Jul 7, 2022 - News

Philadelphia area seeks to attract new federal science agency HQ

Illustration of a hand holding a microscope slide with a liquid sample forming a dollar sign.
Illustration: Gabriella Turrisi/Axios

Philadelphia has joined a bidding war among a number of states and cities interested in housing the headquarters of a multibillion dollar new science agency aimed at curing major diseases.

Why it matters: The Advanced Research Project Agency for Health, or ARPA-H, is a pet project of President Biden's that would focus on breakthrough health care and technology innovations, looking for and funding ways to cure cancer, Alzheimer's disease, diabetes and more, Axios Atlanta's Emma Hurt writes.

State of play: While ARPA-H's director would report to the secretary of Health and Human Services, the agency's structure remains undecided beyond that.

  • The House passed a bill in June to establish it as a stand-alone agency, but the Senate has yet to take up the matter.

The big picture: A Department of Health and Human Services (HHS) spokesperson told Axios they "have made no commitments as to the physical location of ARPA-H," and that the decision will be up to the agency's inaugural director and the HHS secretary.

Zoom in: The Chamber of Commerce for Greater Philadelphia announced a regional effort last week to attract the ARPA-H to the area, citing its "deep scientific and medical ecosystem" and "expertise in cell and gene therapy and gene editing."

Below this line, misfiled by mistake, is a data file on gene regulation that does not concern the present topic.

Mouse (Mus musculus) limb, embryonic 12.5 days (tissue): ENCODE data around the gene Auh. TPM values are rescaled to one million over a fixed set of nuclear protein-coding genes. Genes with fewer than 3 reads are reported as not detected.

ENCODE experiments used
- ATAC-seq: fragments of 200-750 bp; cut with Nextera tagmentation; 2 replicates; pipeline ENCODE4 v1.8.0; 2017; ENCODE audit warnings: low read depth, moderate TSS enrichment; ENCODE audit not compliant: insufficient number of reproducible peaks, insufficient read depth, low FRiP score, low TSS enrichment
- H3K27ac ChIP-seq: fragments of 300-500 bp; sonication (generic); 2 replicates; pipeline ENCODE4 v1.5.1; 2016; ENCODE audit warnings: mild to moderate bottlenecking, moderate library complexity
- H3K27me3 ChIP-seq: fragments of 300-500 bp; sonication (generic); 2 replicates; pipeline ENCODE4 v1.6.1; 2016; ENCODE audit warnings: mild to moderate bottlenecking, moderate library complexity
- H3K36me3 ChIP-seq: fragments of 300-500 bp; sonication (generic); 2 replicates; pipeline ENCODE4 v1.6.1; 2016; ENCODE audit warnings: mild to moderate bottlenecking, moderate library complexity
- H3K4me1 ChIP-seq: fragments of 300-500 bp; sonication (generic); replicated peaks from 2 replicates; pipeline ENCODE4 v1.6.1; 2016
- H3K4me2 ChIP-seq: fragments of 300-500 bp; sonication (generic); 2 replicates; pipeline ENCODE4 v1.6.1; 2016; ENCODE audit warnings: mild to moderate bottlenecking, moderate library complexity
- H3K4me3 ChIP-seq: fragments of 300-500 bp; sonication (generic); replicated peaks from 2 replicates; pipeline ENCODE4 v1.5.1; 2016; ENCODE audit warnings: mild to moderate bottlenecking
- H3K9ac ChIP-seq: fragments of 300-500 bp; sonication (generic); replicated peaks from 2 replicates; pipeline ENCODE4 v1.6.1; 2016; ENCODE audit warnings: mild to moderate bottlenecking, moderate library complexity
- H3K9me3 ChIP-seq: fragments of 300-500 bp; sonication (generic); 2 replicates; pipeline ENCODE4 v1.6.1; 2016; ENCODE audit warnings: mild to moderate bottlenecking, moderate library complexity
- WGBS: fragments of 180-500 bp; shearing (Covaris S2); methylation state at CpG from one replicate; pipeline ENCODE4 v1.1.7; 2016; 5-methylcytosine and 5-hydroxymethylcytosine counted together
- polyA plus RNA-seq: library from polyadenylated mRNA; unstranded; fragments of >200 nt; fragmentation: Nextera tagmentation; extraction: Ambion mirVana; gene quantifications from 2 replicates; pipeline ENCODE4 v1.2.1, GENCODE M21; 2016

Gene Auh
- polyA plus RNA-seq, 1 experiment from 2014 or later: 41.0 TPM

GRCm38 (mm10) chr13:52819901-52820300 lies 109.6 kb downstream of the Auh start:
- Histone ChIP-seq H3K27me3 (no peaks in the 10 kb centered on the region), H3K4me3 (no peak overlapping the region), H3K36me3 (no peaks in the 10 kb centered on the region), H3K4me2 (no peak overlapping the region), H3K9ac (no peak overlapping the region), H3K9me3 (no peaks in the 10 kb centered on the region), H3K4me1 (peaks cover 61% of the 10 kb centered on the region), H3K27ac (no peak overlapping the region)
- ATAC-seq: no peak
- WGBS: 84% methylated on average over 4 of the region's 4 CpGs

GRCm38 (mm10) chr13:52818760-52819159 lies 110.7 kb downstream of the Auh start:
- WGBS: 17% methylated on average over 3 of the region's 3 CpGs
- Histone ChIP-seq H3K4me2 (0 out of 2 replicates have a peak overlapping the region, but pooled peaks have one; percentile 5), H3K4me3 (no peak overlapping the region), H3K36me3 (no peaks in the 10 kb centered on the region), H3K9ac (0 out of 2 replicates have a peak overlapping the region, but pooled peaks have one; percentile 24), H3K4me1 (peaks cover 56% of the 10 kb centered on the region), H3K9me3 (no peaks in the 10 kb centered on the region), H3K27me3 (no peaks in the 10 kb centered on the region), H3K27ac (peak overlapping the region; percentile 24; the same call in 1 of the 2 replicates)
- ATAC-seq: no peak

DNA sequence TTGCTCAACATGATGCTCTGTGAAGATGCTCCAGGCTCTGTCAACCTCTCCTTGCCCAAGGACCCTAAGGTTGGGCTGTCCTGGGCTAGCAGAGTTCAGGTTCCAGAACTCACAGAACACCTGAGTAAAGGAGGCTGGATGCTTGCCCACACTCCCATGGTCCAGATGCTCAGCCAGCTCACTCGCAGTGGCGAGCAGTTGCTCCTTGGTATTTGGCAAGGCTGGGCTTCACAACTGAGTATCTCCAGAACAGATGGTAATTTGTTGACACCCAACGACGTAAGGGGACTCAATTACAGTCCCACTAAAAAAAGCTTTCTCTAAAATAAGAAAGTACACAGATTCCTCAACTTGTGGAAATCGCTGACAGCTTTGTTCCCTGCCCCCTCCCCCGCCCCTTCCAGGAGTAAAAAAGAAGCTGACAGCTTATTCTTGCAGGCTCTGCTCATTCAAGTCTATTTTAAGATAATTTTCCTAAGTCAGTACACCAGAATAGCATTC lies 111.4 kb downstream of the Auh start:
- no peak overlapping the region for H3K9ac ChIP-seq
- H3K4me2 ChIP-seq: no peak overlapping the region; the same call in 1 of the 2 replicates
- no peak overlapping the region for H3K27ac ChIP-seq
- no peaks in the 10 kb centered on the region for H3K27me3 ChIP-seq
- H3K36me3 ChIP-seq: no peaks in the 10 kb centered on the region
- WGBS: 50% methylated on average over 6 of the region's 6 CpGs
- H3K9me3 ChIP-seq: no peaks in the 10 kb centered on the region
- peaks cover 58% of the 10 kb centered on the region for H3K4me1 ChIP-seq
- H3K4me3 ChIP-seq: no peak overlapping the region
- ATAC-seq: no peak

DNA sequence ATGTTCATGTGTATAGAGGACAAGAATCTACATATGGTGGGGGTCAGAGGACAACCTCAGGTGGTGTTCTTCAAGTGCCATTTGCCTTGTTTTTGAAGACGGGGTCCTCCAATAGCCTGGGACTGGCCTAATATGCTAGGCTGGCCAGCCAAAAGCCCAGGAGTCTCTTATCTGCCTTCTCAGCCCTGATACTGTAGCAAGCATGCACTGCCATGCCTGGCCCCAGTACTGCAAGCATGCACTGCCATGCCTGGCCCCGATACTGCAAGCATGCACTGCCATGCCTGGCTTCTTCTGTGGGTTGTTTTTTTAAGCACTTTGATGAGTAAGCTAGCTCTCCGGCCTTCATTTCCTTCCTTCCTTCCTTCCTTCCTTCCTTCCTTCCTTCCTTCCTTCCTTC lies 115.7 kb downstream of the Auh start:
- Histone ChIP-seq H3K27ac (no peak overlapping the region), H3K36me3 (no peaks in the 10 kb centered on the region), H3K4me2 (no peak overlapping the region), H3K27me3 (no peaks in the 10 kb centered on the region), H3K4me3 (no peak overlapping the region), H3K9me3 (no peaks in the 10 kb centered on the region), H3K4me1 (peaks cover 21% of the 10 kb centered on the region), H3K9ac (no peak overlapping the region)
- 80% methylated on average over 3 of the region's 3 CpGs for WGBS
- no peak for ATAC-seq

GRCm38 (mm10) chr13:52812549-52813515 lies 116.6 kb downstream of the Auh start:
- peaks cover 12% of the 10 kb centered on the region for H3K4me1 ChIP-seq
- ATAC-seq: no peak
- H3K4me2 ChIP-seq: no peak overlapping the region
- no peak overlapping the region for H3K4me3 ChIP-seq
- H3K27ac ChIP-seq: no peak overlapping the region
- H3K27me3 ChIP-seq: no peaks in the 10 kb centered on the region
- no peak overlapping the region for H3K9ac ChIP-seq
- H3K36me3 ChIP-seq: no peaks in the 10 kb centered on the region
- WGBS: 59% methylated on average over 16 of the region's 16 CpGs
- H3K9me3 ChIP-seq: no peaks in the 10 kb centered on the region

• More than 80 regional leaders — from elected officials to CEOs — signed a letter outlining why the agency should be housed here, including Mayor Jim Kenney, Children's Hospital of Philadelphia CEO Madeline Bell, Wawa CEO Chris Gheysens and Temple and Drexel university presidents.

Between the lines: The chamber also noted that Philadelphia ranks among the top life sciences markets in the U.S.

  • A report published last month by CBRE, an investment management firm, put the Philadelphia area at No. 8 in its ranking of life sciences clusters, based on cities' jobs, local wages, cost of living and other factors.
  • The New York/New Jersey area ranked fourth, with Boston/Cambridge holding the top spot.

What they're saying: In its letter, the chamber touts the tri-state region's "world-class research institutions" and its headquarters for biopharmaceutical leaders, such as Johnson & Johnson, AstraZeneca and Merck.

  • "We feel that Greater Philadelphia's position as a global hub of research, talent, capital, and companies, combined with its second-to-none accessibility, give this region the power to forever transform how health care is delivered to patients and essentially cure the incurable," the letter states.
Data: CBRE; Chart: Axios Visuals
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